The U.S. Environmental Protection Agency (EPA) commends the efforts
of the South Carolina Department of Health and Environmental Control
(SCDHEC), farmers, and landowners for improving water quality in the
Enoree River watershed. Two out of six places in the river and its
tributaries are now meeting the state s bacteria water quality standard
for the first time since the late 90s.
Upon project completion, SCDHEC tested the water quality of six
testing stations on the Enoree River and its tributaries for the state s
2014 CWA Water Quality Assessment. SCDHEC found that all stations show
improvement for fecal coliform bacteria. Two of the drain
testing stations now
meet water quality standards and are classified as fully supporting (not
impaired) for recreational uses. SCDHEC data also showed reductions in
bacteria violations at four other stations in the Lower Enoree River
EPA Applauds SCDHEC, farmers and landowners for improving water
quality in the Enoree River watershed and providing additional
recreational opportunities in the area, said EPA Regional Water Division
Director Jim Giattina. EPA s funding of this type of work helps us to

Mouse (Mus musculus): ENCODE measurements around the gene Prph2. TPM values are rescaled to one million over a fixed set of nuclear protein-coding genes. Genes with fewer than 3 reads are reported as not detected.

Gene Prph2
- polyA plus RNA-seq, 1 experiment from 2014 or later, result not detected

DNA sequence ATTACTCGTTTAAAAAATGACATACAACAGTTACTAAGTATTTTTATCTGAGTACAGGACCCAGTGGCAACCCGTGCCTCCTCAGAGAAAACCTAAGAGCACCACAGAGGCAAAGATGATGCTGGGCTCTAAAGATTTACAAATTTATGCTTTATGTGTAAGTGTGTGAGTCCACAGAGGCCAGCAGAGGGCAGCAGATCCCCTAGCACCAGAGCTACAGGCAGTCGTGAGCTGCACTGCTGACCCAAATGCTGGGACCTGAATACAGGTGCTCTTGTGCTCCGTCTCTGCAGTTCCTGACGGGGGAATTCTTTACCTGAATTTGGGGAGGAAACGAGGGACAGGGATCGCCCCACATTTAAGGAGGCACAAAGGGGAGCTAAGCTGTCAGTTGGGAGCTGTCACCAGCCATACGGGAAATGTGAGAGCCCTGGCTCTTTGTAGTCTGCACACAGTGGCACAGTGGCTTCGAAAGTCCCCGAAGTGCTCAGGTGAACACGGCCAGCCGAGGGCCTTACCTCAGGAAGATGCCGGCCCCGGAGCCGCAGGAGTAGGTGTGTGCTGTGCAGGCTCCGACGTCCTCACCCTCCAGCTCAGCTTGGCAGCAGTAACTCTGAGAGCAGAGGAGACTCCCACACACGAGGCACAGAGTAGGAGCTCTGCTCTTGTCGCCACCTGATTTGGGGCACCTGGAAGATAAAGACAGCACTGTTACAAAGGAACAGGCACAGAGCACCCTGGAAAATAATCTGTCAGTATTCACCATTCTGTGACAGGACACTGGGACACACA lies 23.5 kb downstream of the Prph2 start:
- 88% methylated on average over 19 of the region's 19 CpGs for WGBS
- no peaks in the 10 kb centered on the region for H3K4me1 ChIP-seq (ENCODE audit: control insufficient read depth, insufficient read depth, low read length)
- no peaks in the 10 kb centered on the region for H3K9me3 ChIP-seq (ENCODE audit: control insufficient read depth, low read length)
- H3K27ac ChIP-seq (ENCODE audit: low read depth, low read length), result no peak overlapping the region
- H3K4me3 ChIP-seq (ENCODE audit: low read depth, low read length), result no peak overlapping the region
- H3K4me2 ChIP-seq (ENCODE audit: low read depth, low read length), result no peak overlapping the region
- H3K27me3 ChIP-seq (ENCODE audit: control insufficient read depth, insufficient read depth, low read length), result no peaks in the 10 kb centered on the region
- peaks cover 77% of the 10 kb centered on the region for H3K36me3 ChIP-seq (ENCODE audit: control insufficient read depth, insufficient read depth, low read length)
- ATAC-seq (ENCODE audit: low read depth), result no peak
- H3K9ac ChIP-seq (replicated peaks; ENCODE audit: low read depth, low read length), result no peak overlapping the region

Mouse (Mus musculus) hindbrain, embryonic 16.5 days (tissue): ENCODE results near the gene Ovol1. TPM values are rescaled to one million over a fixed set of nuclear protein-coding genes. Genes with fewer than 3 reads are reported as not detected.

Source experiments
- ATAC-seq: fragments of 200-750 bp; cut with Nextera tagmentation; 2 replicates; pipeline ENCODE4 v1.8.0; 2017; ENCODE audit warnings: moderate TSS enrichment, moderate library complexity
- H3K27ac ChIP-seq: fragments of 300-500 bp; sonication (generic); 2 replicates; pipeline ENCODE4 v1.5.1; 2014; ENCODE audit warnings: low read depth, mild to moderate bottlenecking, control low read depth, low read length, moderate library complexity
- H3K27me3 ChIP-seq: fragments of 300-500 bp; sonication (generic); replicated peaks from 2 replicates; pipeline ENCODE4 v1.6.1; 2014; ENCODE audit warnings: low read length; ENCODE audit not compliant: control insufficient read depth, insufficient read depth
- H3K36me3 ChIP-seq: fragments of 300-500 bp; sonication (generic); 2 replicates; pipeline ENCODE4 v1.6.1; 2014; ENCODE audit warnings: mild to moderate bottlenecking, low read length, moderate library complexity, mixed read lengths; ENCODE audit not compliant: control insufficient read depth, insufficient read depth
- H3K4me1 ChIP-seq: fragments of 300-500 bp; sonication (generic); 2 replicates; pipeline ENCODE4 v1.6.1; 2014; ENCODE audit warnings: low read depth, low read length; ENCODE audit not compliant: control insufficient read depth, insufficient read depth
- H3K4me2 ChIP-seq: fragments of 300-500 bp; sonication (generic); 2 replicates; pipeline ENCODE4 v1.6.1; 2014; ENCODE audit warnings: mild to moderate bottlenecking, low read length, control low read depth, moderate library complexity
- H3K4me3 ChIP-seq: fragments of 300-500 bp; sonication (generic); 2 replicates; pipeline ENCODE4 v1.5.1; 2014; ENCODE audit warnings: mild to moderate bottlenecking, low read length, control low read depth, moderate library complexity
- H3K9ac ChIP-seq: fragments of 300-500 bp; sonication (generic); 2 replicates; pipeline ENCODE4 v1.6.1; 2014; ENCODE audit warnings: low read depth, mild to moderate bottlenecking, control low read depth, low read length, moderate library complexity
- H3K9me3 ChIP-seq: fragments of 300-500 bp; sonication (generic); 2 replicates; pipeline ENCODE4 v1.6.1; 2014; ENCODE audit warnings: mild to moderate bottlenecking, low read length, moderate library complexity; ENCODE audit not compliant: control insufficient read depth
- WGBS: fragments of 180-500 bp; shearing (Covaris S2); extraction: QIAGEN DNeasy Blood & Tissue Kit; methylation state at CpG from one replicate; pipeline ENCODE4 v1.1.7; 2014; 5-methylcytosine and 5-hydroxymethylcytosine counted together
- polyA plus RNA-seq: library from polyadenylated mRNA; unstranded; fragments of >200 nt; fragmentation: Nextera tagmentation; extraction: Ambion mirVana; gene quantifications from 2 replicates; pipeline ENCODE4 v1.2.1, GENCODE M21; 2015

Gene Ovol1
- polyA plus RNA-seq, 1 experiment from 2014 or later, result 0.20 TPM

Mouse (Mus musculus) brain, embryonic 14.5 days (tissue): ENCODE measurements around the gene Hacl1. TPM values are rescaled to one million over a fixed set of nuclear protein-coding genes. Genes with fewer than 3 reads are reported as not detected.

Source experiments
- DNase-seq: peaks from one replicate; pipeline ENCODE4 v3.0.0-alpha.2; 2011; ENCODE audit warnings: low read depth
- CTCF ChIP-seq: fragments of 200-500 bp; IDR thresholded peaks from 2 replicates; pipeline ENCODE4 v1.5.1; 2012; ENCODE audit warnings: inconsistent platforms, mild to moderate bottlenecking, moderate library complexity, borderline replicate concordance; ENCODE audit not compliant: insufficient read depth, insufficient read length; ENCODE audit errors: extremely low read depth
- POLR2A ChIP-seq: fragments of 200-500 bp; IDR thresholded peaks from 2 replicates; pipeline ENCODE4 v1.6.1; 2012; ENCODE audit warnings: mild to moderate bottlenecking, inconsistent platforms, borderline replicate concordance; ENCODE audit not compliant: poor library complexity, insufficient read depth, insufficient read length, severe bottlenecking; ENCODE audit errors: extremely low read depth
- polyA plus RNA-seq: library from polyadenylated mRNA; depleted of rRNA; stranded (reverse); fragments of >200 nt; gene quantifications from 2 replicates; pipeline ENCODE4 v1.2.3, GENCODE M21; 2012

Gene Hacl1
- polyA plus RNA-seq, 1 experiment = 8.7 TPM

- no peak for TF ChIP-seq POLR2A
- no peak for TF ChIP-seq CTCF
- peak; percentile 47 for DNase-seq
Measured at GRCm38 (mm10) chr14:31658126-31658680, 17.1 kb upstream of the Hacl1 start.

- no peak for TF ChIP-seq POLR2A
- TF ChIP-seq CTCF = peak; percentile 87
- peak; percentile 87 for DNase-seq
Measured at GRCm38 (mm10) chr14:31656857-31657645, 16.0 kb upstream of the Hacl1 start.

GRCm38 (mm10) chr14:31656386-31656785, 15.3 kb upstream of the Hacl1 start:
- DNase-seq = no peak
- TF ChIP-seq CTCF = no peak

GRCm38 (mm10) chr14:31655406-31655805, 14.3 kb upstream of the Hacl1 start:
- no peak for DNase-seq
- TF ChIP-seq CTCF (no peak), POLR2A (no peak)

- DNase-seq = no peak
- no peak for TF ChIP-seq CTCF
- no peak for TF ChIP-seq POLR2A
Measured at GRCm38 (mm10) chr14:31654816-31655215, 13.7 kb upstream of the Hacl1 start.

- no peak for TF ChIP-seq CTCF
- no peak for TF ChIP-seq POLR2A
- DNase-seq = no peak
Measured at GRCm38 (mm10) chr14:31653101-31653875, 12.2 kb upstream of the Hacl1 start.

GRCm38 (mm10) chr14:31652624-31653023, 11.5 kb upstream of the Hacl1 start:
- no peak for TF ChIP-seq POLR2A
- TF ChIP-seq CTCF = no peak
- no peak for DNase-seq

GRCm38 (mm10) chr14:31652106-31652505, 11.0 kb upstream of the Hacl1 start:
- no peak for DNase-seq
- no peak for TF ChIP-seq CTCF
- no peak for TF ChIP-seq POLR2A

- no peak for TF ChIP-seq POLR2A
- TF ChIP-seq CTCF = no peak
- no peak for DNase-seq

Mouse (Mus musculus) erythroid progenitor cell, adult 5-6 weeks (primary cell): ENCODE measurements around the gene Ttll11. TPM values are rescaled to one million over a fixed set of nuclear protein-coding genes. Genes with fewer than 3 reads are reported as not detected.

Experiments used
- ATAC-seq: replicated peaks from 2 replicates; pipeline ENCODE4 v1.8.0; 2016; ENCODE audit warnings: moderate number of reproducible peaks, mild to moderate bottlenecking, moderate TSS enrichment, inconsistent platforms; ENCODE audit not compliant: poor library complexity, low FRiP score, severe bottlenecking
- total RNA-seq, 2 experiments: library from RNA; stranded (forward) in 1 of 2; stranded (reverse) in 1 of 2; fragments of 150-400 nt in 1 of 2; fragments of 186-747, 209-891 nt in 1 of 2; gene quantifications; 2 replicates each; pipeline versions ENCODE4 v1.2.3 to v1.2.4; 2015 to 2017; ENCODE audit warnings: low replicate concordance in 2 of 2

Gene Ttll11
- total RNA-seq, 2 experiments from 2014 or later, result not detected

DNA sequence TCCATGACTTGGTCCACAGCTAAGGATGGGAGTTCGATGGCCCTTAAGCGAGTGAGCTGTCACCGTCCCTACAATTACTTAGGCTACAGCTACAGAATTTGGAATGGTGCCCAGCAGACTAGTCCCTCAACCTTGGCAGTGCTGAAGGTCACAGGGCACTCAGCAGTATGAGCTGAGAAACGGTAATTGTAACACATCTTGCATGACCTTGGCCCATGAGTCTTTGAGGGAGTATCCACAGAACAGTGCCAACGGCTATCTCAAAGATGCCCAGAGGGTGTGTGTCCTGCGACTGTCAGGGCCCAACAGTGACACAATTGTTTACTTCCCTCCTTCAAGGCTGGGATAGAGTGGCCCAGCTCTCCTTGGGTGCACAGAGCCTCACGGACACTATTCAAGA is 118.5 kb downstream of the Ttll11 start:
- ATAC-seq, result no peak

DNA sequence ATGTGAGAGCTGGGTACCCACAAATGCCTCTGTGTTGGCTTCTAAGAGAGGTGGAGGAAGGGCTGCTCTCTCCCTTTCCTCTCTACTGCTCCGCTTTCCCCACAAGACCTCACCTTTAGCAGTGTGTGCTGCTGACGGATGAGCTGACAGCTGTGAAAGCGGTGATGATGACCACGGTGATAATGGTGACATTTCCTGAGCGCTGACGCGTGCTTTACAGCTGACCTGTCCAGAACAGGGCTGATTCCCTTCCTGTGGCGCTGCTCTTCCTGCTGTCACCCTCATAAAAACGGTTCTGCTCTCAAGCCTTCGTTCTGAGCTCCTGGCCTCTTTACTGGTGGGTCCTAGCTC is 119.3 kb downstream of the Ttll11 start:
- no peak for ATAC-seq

accomplish our goal of making a visible difference in the health and the
environment of communities in the southeast.
Local partners began a project to restore the lower Enoree River in
2006. The project area includes portions of Laurens, Spartanburg, and
Union counties and covers approximately 195,417 acres. EPA provided
$255,953 in grant funds through a partnership with SCDHEC for this
project. Many partners provided technical support and other in-kind
services (worth $85,682), including Clemson University Extension
(project management); U.S. Department of Agriculture Natural Resources
Conservation Service (USDA NRCS); the Spartanburg, Laurens and Union
soil and water conservation districts; and the Spartanburg, Laurens and
Union Cattlemen s Associations. Landowners also contributed $104,939 in
cash and in-kind services to install Best Management Practices (BMPs).
Project partners focused on recruiting livestock farmers to develop
farm plans and implement BMPs to reduce fecal coliform bacteria loading
from animal waste. In addition, nine failing septic systems were
Through local community organizations, including nonprofit
organizations, churches, the Enoree River Educational Board and the
Clemson University Cooperative Extension, shared information with
homeowners about septic system maintenance needs and cost-share
opportunities for septic system repairs. Extension agents also reviewed
existing aerial photographs and maps of septic system pump-out
occurrences, and worked with septic pumping contractors to identify
possible failing septic systems and high-risk communities.
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